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Global battle for skilled migrants underway

1 December 20210 comments

As the global economy recovers from the COVId-19 pandemic, Australia faces an international battle to attract the skilled migrants needed to supercharge economic growth.

Many developed countries, facing aging labour forces and worker shortages, are racing to attract and integrate foreigners.

Fast-track visas and promises of permanent residency are being proffered, with many of the wealthiest nations that drive the global economy are sending a “we are hiring” message to skilled would be migrants across the globe.

In Germany, which needs around 400,000 new immigrants a year to fill jobs in fields ranging from teaching to mechanics, there is a new Immigration Act that offers accelerated work visas and six months to find a job.

Canada plans to give residency to 1.2 million immigrants by 2023 and Israel has recently finalised a deal to bring health care workers from Nepal.

The disruptions wrought by COVID have pushed many people in wealthy economies to retire or drop out.

The pandemic has also exposed a demographic fault line across the globe; with rapidly aging rich nations producing too few new workers, while countries with a surplus of young people lacking jobs for everyone.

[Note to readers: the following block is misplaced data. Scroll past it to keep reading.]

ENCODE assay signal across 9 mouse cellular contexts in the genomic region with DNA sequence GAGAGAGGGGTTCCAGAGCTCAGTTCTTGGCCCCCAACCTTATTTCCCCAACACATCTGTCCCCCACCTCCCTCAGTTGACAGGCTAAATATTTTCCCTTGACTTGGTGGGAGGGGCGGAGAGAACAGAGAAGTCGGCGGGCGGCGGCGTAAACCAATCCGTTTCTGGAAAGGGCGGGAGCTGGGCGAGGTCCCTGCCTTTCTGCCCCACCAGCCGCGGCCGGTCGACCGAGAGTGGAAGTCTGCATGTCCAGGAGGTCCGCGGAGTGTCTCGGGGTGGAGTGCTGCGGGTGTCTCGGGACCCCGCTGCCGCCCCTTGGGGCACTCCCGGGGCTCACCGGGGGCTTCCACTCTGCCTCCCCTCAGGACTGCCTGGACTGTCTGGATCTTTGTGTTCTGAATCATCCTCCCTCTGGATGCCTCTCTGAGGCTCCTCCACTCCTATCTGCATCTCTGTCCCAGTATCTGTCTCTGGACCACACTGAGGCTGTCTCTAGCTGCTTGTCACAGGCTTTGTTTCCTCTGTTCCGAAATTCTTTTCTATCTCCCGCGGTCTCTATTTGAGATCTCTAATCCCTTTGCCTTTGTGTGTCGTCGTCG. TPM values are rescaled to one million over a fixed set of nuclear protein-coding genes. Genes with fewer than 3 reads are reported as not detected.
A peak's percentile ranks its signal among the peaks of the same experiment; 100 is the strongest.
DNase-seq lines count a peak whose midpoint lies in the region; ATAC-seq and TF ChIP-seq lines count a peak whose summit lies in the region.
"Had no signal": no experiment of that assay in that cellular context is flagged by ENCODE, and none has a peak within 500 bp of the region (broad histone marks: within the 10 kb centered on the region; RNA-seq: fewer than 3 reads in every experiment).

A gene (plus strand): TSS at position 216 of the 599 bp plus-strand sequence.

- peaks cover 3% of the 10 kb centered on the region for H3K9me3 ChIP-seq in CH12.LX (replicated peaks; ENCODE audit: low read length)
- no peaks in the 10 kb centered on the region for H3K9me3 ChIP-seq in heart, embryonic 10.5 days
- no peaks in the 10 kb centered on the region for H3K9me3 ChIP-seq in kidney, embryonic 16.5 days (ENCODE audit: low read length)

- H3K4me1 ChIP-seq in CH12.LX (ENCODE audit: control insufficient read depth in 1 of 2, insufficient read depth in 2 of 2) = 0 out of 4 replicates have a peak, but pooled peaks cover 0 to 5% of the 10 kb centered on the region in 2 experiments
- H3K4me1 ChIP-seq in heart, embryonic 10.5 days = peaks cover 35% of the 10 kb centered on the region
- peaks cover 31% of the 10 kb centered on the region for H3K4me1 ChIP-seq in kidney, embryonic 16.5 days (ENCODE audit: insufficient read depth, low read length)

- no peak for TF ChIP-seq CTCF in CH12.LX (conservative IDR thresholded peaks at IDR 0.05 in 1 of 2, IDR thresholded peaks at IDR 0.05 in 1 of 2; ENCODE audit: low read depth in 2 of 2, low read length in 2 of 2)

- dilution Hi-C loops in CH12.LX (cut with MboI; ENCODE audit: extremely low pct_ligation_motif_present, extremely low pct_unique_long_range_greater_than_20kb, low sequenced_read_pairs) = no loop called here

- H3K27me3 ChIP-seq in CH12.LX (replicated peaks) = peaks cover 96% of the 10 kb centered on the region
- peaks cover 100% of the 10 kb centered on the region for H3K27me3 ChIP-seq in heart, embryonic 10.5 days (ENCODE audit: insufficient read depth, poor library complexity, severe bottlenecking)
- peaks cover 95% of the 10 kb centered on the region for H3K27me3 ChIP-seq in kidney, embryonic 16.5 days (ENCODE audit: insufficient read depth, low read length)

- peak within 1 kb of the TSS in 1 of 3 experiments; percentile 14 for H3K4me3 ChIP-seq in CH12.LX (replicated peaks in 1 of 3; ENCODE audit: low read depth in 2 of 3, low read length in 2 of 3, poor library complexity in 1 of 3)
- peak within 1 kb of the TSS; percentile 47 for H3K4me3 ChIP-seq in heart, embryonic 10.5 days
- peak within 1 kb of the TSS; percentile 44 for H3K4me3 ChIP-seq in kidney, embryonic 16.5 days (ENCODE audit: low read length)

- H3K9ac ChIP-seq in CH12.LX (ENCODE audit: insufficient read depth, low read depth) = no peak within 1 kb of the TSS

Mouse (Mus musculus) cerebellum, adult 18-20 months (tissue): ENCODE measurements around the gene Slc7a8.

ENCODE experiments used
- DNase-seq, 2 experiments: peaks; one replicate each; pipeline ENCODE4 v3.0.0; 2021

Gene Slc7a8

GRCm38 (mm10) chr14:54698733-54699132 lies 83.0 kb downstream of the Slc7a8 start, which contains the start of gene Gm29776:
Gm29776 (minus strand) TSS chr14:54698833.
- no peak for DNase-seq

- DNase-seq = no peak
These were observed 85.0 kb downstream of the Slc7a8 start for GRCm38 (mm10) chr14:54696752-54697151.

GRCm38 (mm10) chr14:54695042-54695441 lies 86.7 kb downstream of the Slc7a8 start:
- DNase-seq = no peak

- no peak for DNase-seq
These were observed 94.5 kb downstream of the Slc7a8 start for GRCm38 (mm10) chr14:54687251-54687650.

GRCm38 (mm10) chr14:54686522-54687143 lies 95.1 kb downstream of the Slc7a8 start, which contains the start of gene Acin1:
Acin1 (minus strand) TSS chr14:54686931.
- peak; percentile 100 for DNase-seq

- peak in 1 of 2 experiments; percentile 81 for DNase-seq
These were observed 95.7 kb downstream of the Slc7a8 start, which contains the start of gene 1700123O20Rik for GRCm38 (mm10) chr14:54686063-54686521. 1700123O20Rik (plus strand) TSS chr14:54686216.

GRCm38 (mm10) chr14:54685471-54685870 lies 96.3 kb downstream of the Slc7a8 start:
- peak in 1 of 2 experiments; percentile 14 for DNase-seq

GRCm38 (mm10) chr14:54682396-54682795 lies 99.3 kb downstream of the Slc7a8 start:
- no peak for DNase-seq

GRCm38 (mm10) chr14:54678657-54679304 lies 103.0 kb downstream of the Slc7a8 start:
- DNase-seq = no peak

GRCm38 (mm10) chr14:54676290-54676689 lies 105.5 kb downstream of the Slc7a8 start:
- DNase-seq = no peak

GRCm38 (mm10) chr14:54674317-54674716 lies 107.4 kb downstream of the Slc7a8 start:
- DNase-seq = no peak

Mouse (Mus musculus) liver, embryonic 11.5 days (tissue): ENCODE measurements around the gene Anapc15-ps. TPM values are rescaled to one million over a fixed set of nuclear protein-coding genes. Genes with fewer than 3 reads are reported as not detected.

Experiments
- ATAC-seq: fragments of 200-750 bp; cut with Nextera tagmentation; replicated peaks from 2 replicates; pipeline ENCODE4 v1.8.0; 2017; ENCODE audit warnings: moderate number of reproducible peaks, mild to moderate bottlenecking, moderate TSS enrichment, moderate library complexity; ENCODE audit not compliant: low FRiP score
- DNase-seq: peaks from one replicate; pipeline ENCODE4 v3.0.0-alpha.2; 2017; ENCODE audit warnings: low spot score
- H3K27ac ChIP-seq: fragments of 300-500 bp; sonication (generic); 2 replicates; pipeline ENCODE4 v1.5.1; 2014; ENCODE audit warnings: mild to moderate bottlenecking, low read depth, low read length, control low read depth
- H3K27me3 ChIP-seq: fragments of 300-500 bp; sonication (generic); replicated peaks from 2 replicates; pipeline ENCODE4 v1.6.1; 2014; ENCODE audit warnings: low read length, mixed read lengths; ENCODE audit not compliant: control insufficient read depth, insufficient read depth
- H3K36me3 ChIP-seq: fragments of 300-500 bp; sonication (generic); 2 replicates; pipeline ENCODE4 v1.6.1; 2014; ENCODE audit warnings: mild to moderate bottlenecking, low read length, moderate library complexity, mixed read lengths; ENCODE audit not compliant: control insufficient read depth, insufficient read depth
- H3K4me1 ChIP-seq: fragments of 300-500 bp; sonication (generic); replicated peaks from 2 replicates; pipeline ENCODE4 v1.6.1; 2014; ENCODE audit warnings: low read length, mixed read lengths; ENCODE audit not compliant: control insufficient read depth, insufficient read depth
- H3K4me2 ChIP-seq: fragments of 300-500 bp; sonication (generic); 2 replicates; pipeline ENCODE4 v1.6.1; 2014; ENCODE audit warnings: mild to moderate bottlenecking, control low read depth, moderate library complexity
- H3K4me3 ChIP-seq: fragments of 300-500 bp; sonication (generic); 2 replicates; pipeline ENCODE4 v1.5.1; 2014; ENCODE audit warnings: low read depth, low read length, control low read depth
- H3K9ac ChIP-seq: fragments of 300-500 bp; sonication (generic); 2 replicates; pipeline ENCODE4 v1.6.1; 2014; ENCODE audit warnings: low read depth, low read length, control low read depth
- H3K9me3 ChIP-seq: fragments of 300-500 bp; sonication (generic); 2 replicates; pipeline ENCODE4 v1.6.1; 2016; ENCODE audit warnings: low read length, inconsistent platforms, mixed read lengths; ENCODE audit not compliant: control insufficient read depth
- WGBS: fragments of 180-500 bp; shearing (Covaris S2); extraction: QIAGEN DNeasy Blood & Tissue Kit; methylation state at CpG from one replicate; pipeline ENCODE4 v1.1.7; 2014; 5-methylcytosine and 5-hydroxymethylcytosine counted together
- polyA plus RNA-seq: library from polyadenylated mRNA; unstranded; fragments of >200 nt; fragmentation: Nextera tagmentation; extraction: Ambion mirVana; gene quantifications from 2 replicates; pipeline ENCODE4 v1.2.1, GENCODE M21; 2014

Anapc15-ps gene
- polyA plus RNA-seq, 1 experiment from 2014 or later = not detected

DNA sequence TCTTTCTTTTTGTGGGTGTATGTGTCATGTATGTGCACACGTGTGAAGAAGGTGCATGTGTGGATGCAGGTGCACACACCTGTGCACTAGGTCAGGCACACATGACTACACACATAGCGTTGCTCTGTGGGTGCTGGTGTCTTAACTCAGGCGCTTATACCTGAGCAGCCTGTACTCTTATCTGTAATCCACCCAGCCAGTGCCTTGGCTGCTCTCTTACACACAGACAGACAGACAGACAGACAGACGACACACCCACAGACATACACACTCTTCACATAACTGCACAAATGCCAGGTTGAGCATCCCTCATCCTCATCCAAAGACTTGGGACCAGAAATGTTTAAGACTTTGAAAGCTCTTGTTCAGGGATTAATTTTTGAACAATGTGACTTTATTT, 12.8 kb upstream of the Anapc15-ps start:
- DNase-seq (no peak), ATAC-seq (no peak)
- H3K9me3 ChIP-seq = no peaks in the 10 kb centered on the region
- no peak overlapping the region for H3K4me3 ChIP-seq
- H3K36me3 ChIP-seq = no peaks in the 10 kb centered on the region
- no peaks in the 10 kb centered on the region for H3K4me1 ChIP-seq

New approaches to that mismatch could influence the worldwide debate over immigration. European governments remain divided on how to handle new waves of asylum seekers. In the United States, immigration policy remains mostly stuck in place, with a focus on the Mexican border, where migrant detentions have new highs.

The pandemic has led to several major changes in global mobility.

It slowed down labour migration but also created more competition for “digital nomads” with more than 30 nations, including Barbados, Croatia and the UAE creating programs to attract mobile technology workers.

And it led to a general easing of the rules on work for foreigners who had already moved.

Some nations, including Belgium, Finland and Greece, granted work rights to foreigners who had arrived on student or other visas.

Other countries, such as New Zealand, also extended temporary work visas indefinitely, while Germany, with its new Immigration Act, accelerated the recognition process for foreign professional qualifications.

In Japan, which is ageing fast that has traditionally resisted immigration, the government allowed temporary workers to change employers and maintain their status.

These moves are explained in a new OECD report on the global migration outlook and are indicative of labour market desperation.

A poll in post-Brexit Britain showed that when it came to opening up earlier this year, fewer appeared to care about whether immigration levels were reduced.

Labour shortages in the UK include butchers, drivers, mechanics, nurses and restaurant staff.

Also in Britain, where Brexit has stymied access to immigrants from Europe, a survey of 5,700 companies in June found that 70 per cent had struggled to hire new employees.

Here in Australia, where the government is considering doubling the migrant intake, mining companies have reduced earnings estimates because of labour shortages.

In the United States, where baby boomers left the job market at a record rate last year, calls for reorienting immigration policy toward the economy are getting louder.

The US Chamber of Commerce has urged policymakers to overhaul the immigration system to allow more work visas and green cards.

Read the OECD report here: